There has been kind of a crowd sourcing of ideas for how to solve to the debt ceiling crisis, and the ideas include substantive policy ideas and purely political ideas. A few of the ideas I found particularly interesting, and I think the way forward for the Obama Administration is to use a combination of a few. Below are a few ideas that the President should use in some form or another beginning with his remarks tonight.
The New York Times editorial board argues that President Obama should threaten to raise the debt ceiling unilaterally, and not based on the 14th Amendment but on “president’s role as the ultimate guardian of the constitutional order.”
“A deadlocked Congress has become incapable of acting consistently; it commits to entitlements it will not reduce, appropriates funds it does not have, borrows money it cannot repay and then imposes a debt ceiling it will not raise. One of those things must give; in reality, that means that the conflicting laws will have to be reconciled by the only actor who combines the power to act with a willingness to shoulder responsibility — the president.”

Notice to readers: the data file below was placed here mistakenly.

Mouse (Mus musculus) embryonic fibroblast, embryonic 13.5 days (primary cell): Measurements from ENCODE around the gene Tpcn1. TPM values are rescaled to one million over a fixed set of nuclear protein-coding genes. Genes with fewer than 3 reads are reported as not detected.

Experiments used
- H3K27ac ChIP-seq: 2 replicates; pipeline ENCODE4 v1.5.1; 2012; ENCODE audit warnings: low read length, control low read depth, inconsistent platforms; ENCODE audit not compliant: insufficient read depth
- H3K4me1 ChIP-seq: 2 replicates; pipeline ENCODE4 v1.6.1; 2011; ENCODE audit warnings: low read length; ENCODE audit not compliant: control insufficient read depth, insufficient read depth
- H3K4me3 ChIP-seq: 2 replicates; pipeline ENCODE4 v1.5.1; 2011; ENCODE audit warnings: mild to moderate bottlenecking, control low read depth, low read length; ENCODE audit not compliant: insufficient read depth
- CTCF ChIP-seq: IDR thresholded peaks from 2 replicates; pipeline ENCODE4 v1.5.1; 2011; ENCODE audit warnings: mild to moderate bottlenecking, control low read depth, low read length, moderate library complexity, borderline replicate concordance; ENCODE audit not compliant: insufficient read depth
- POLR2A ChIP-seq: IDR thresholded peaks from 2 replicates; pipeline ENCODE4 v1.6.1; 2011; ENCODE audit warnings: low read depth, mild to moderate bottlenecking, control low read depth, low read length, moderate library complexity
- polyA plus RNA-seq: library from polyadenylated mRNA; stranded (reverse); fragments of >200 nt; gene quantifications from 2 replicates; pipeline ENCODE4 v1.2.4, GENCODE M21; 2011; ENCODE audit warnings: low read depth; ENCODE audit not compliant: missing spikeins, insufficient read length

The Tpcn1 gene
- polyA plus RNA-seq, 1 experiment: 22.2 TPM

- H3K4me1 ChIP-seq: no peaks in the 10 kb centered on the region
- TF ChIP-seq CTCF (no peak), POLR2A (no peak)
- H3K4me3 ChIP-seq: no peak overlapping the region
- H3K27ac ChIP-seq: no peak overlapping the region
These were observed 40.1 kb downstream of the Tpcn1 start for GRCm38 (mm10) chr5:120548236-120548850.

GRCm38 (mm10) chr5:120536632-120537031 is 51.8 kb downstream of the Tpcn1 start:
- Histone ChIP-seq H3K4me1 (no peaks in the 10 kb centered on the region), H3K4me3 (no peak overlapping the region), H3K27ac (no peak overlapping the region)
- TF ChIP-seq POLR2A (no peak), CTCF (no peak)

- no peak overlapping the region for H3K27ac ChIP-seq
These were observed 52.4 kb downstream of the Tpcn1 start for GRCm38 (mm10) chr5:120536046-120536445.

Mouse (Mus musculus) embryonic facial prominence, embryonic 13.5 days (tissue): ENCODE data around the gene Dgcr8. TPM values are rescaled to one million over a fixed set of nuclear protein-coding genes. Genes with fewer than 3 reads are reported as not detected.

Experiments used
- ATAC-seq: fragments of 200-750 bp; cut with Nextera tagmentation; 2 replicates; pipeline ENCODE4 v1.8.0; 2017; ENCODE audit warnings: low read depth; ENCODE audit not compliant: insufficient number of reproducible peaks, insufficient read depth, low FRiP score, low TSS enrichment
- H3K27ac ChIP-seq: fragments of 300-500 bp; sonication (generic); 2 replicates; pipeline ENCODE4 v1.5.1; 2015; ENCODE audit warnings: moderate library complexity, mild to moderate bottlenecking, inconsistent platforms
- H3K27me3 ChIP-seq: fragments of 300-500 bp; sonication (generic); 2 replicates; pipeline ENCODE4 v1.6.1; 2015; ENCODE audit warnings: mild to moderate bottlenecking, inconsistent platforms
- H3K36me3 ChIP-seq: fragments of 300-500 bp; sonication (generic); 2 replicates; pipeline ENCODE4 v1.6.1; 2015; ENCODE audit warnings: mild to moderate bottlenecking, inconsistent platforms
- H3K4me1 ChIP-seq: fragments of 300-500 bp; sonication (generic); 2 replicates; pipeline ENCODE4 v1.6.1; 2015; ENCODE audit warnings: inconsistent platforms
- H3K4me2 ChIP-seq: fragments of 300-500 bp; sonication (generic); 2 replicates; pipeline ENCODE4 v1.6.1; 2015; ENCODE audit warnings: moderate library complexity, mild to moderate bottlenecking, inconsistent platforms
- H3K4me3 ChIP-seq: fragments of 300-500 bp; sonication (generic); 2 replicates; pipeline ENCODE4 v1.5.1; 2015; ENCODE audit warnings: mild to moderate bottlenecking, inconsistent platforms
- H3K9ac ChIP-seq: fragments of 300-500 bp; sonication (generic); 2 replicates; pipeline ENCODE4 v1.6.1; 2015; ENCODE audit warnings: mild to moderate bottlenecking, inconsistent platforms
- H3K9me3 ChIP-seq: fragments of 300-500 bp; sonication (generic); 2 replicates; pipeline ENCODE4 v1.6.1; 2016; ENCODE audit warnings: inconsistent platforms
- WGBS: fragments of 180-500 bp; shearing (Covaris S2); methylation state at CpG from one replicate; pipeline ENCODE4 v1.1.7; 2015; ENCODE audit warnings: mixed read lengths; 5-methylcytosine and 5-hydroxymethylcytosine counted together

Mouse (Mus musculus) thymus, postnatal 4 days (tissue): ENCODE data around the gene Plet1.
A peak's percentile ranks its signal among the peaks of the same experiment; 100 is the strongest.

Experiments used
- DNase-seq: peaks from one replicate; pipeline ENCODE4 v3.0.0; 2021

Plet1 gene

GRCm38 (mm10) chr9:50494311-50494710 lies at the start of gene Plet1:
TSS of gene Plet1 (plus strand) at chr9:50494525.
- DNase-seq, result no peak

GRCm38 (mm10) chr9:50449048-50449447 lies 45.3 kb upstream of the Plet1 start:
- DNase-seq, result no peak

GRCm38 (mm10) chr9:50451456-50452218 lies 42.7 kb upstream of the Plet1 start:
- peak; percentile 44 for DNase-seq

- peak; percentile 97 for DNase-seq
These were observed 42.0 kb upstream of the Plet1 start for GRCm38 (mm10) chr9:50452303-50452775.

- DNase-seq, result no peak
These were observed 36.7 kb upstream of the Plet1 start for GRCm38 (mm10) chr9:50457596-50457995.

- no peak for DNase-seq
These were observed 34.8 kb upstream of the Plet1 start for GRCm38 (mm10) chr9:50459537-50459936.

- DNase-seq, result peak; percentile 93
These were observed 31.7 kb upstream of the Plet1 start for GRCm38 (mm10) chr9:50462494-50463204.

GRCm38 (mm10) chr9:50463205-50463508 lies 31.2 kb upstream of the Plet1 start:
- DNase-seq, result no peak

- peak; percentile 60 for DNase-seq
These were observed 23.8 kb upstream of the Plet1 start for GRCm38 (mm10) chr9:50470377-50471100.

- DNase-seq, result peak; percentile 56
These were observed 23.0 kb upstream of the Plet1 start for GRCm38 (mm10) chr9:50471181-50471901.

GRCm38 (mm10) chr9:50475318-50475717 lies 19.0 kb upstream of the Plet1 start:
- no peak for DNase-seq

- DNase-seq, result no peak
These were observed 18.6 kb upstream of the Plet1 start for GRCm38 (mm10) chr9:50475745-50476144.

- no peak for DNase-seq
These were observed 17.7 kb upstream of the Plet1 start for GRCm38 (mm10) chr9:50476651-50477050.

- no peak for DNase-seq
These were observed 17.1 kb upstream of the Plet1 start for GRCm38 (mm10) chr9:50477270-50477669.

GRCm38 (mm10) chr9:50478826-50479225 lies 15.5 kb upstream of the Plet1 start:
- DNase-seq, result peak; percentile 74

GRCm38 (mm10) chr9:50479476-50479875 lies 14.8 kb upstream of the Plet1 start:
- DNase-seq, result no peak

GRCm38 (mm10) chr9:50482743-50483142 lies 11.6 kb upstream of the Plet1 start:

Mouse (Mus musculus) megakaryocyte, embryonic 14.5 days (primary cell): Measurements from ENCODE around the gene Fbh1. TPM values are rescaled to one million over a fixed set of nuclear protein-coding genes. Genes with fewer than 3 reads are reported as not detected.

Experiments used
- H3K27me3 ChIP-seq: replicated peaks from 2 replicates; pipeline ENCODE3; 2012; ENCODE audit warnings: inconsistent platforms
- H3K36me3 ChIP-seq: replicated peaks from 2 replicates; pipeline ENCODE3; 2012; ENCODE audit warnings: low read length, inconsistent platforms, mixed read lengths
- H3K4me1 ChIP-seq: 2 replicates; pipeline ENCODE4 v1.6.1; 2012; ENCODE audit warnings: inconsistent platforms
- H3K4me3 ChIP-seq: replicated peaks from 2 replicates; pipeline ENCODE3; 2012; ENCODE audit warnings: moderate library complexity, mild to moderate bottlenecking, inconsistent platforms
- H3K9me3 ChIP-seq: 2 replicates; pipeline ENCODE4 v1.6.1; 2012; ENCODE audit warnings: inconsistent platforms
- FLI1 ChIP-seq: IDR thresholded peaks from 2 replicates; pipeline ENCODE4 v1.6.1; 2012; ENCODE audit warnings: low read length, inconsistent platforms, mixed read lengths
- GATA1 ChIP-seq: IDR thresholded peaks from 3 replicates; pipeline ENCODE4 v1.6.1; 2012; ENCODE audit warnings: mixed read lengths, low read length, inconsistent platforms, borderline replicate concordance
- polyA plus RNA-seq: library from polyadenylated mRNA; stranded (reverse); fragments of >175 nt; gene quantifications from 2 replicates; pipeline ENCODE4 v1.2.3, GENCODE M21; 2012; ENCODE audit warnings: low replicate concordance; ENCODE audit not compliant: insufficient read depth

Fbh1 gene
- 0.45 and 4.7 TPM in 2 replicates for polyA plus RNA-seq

Elizabeth Drew writes at Politico that the President should demand a clean bill raising the debt limit, and that he should “veto any bill encumbered by amendments, and emphasize that if the Congress does not comply he will take the issue to the American people.”
“It’s come time, perhaps long-since come time, for Obama to take charge, show some strength and commit an act of political jujitsu that will leave the Republicans gasping for air. In a short speech to the nation, Obama might remind his fellow citizens of the patience he has shown, of the fact that time is running out for the drafting and passage of a bill to increase the debt ceiling. He could make it clear that to lift the debt ceiling does not, as many people seem to think, sanction the spending of one more dime than the Congress has not already agreed to.”
David Callahan at the Policy Shop says the Democrats could agree to the large spending cuts that the Republicans are demanding, and then simply obstruct an extension of the Bush tax cuts.
“Democrats agree to $2.5 trillion in spending cuts now and reserve another $1 trillion in cuts for future hostage-taking episodes — for a grand total of $3.5 trillion in cuts. Ending the Bush tax cuts then brings in another $3.7 trillion in revenues over the next decade. That’s a big deficit reduction plan with a 1-1 ratio of revenue hikes to spending cuts, which is far more progressive than what the White House has been offering and more progressive than the Simpson-Bowles plan.”
Join me on Twitter to live-tweet during the President’s remarks tonight.